– EdM
    Commented Mar 29, 2023 at 21:54
  • $\begingroup$ Sure. I forgot to add. Could we consider both? I will have both randomized study (with T1 before intervention, baseline), and an observational one (of the same schema as described) with T1 - post-intervention. If I had to pick one - it's post intervention. $\endgroup$ Commented Mar 30, 2023 at 0:58

1 Answer 1

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As you note, your "second option" omits almost all of the two-way interactions among predictors (except for the Intervention:Time interaction) while maintaining the 3-way interactions. Omitting lower-level terms or interactions while including higher-level interactions is generally not a good idea, as explained on this page.

What might be missing from your model is the baseline Response value as a predictor. That depends on the nature of Response. It often helps to include the pre-intervention values of a Response variable as a predictor, to control for differences between treatment and control groups in the post-intervention Response values. If the Response is a change from a baseline, however, then you don't want include the baseline level as a predictor. This page and this page might help guide your design.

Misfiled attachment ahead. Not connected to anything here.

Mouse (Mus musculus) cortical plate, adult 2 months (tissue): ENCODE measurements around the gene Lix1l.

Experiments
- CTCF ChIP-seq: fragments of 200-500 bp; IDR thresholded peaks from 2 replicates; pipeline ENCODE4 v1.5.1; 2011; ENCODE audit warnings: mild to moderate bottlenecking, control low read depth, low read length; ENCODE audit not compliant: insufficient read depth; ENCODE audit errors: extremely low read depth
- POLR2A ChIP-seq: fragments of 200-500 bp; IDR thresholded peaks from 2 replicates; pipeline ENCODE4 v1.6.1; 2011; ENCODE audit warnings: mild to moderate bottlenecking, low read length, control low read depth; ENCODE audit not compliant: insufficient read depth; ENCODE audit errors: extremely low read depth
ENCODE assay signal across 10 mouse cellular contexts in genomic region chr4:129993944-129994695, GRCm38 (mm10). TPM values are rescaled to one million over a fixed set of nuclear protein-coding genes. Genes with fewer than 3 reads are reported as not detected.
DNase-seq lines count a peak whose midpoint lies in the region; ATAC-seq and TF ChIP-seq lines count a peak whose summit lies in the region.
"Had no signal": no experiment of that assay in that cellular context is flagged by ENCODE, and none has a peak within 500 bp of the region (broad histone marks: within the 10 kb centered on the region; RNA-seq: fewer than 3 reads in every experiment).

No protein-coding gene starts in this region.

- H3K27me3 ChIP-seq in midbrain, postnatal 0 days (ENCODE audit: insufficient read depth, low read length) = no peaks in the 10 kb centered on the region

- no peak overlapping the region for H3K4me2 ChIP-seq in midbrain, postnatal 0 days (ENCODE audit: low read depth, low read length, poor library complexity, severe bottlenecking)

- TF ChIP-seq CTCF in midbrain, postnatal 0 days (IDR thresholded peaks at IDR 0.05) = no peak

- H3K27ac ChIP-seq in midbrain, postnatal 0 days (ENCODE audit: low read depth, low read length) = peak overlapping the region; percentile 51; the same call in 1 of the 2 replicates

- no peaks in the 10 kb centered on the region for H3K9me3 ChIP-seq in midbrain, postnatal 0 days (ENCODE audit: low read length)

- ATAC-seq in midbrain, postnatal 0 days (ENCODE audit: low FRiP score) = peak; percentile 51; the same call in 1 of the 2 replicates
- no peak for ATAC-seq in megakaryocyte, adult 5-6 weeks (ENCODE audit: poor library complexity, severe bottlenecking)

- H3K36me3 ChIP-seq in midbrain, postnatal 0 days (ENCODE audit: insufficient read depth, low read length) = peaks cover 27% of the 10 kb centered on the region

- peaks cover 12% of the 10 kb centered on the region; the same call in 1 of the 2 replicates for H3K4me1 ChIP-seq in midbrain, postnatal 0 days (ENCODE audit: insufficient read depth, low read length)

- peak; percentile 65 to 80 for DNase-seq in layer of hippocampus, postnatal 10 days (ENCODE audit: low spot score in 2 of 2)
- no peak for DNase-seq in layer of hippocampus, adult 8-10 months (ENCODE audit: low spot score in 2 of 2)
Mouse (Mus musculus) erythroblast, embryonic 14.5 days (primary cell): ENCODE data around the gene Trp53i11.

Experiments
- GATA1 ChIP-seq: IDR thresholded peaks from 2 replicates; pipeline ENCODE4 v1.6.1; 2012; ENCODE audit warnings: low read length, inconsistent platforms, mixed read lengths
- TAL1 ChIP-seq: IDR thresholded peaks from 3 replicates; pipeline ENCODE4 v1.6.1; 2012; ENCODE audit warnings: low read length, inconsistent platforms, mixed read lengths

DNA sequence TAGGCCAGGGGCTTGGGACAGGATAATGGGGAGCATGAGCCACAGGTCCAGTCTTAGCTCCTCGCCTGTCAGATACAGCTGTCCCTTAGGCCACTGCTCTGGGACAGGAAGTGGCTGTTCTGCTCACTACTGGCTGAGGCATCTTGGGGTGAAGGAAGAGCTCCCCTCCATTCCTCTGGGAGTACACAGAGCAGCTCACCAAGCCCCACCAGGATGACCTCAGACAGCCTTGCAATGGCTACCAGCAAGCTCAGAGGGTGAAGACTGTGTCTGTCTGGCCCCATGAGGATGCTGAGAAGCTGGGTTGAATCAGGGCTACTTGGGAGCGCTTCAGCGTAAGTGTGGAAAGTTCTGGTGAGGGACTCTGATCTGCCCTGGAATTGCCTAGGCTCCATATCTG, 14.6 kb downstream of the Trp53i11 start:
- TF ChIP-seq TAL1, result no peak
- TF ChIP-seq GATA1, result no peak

Finally, note that your model with 3-way interactions involving 3 time points requires estimating a large number of coefficients and a correspondingly large sample size. You need to estimate: for individual coefficients, 1 each for Intervention, Cov1, and Cov2 and 2 for Time (5 total individual coefficients); for 2-way interactions, 1 each for Intervention:Cov1 and Intervention:Cov2 and 2 each for the 3 two-way interactions involving Time (8 total 2-way interaction cofficients); for 3-way interactions, 2 for each of them. That's 15 coefficients to estimate beyond an intercept.

Based on a rule of thumb of 15 observations per coefficient to avoid overfitting, you will need on the order of 225 total observations. With 3 observations per individual and 2 treatment groups, that suggests at least 35 to 40 individuals per intervention group, with more possibly needed depending on the magnitude of the intervention effect you are investigating.

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  • $\begingroup$ Thank you very much! The time T1 is post-intervention all "baseline" values are zero, including them wouldn't give anything in this scenario. It'd be beneficial if the baseline (T0) indeed had some starting value varying across subjects, thus contributing to estimation. If I won't be able to fit this model (I have only 80 subjects, 40 per intervention, groups may have 5-10 or not be estimable). Then I will omit either covariate and fit a separate model, only with it. My goal is to assess the impact of covariates on the treatment effect. It will change conditions, but at least will converge. $\endgroup$ Commented Apr 2, 2023 at 13:54